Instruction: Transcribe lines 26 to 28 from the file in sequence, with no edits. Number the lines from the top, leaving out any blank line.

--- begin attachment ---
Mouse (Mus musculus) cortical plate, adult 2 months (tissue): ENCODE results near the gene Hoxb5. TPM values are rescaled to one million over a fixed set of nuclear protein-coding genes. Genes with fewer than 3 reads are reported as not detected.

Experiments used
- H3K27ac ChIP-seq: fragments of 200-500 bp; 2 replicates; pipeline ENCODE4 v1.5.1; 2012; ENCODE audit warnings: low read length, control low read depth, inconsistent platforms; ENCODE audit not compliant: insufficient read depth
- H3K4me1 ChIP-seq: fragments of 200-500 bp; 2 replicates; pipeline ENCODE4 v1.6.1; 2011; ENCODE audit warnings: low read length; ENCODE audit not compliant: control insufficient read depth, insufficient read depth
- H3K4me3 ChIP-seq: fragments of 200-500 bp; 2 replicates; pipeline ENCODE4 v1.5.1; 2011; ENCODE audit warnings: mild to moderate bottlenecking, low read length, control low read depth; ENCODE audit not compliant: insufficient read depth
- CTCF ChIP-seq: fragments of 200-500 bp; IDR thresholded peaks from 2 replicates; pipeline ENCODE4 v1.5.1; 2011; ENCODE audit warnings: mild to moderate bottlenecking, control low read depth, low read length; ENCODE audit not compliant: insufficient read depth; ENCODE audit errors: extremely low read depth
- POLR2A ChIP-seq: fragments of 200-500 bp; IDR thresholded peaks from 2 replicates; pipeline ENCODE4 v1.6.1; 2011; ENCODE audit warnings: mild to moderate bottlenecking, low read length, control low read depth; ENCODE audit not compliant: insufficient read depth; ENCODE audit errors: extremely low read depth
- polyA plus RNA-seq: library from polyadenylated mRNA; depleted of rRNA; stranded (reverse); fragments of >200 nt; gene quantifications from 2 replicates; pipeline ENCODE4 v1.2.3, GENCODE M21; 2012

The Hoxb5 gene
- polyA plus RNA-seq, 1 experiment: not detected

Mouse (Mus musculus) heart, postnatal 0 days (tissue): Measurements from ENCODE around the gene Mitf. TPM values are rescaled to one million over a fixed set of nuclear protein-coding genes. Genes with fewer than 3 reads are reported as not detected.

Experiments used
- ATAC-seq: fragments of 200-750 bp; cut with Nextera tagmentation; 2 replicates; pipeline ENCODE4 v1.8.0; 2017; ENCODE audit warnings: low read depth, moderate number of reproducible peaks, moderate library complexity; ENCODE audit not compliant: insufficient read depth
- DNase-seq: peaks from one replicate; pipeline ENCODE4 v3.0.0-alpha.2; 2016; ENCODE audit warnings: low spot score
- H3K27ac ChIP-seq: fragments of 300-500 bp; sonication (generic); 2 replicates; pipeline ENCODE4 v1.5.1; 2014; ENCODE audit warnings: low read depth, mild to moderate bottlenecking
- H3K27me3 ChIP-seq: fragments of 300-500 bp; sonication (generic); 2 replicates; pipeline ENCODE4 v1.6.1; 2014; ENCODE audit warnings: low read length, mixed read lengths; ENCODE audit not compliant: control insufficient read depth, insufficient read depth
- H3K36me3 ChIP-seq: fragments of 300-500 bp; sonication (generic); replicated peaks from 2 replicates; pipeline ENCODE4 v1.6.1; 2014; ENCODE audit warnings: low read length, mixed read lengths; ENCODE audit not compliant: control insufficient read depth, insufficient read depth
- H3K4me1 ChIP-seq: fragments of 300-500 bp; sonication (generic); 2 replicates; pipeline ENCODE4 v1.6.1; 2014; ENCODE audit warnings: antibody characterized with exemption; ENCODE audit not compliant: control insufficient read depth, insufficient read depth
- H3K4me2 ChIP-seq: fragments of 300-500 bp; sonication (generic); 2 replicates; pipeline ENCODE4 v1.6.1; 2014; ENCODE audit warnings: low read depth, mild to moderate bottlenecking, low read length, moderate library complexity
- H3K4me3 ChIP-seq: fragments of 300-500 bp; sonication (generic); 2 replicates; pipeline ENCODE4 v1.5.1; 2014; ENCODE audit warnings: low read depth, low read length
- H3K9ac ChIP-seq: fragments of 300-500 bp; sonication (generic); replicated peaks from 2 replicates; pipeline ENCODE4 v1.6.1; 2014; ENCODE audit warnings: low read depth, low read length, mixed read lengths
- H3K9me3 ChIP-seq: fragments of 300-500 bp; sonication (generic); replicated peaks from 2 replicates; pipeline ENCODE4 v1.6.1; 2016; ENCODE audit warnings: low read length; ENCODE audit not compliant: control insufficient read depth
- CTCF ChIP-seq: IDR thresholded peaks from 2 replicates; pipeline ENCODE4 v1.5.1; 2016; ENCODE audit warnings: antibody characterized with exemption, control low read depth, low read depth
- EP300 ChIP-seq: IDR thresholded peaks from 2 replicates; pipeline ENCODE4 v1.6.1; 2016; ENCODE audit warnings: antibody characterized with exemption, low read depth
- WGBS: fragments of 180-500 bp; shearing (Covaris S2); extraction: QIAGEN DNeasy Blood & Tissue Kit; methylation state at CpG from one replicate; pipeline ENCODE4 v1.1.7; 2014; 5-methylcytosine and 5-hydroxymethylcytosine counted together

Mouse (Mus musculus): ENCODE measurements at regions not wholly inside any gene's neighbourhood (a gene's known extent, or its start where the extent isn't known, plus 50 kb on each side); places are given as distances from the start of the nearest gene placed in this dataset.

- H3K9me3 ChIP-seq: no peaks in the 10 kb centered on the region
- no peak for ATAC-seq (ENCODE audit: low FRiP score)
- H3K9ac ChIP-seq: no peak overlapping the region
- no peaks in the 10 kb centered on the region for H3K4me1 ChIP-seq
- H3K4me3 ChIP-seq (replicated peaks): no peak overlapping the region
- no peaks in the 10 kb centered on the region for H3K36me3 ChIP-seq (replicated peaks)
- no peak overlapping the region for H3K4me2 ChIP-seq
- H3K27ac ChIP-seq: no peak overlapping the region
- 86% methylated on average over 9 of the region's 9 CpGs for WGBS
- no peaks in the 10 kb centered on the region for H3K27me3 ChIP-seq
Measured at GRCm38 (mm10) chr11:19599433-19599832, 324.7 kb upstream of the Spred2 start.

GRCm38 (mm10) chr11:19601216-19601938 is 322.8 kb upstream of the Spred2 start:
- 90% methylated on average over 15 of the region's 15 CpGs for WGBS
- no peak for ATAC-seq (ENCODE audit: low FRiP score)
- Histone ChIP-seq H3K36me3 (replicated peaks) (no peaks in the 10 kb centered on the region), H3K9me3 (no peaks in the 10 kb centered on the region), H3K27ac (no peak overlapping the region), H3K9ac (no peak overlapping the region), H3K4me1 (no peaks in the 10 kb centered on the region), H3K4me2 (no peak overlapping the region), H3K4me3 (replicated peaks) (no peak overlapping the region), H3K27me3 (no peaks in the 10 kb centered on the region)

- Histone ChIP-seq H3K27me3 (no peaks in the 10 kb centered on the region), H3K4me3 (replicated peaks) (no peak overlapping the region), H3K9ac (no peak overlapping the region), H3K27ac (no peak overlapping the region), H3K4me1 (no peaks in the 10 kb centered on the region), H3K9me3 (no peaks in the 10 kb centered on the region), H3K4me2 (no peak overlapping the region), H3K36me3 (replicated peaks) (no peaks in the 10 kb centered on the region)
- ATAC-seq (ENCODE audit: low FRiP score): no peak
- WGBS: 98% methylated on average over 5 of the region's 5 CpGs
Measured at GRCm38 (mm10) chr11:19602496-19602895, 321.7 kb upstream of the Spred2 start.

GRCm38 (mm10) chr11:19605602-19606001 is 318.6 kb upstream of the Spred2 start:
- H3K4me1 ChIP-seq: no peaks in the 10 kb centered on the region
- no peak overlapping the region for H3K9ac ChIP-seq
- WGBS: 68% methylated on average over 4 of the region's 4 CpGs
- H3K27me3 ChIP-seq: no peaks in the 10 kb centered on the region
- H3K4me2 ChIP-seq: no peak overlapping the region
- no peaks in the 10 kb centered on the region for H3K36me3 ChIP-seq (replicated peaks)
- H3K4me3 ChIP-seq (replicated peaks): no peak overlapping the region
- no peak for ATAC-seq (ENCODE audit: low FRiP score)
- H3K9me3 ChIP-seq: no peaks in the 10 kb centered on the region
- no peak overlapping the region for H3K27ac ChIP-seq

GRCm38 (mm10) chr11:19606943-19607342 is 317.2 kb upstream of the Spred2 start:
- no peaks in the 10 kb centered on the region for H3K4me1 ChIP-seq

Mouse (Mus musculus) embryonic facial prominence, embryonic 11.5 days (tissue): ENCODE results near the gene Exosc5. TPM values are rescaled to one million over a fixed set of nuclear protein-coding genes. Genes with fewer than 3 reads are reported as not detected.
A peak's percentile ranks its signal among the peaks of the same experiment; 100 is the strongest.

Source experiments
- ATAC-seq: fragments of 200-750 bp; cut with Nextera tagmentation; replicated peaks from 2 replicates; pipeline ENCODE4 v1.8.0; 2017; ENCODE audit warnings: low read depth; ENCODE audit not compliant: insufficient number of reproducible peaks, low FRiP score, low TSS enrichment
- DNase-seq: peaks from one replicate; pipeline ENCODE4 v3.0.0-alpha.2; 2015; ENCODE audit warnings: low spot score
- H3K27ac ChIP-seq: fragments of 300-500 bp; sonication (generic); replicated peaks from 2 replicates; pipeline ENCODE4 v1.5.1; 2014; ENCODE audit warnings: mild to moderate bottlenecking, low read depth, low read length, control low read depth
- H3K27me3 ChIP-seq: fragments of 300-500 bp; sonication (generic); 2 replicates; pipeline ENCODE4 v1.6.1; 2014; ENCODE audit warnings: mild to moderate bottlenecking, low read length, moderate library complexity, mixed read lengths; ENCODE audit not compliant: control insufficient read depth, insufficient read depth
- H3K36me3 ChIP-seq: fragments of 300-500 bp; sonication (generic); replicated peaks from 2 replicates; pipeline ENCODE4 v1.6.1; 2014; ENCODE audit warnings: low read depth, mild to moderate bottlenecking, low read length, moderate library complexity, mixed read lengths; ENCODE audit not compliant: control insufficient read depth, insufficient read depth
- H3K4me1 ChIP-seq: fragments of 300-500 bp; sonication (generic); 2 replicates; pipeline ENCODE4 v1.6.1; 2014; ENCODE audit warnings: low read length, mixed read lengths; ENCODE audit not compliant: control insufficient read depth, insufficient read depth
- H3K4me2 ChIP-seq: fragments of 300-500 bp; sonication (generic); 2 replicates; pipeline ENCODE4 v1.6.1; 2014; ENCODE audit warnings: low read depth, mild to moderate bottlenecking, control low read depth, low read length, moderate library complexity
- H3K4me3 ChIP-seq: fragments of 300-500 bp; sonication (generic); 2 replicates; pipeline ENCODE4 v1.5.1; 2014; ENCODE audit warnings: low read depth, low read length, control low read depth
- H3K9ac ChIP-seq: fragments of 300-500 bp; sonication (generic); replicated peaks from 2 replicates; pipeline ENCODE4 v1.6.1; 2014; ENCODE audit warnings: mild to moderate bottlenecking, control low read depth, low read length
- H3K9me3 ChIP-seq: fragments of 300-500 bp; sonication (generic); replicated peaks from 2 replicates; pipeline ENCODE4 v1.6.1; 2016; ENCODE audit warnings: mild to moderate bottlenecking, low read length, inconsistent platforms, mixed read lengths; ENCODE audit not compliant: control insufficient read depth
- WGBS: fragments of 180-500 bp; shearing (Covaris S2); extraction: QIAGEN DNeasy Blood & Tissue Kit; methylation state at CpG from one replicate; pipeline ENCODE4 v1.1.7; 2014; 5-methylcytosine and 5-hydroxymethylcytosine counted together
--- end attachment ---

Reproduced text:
Mouse (Mus musculus): ENCODE measurements at regions not wholly inside any gene's neighbourhood (a gene's known extent, or its start where the extent isn't known, plus 50 kb on each side); places are given as distances from the start of the nearest gene placed in this dataset.

- H3K9me3 ChIP-seq: no peaks in the 10 kb centered on the region
- no peak for ATAC-seq (ENCODE audit: low FRiP score)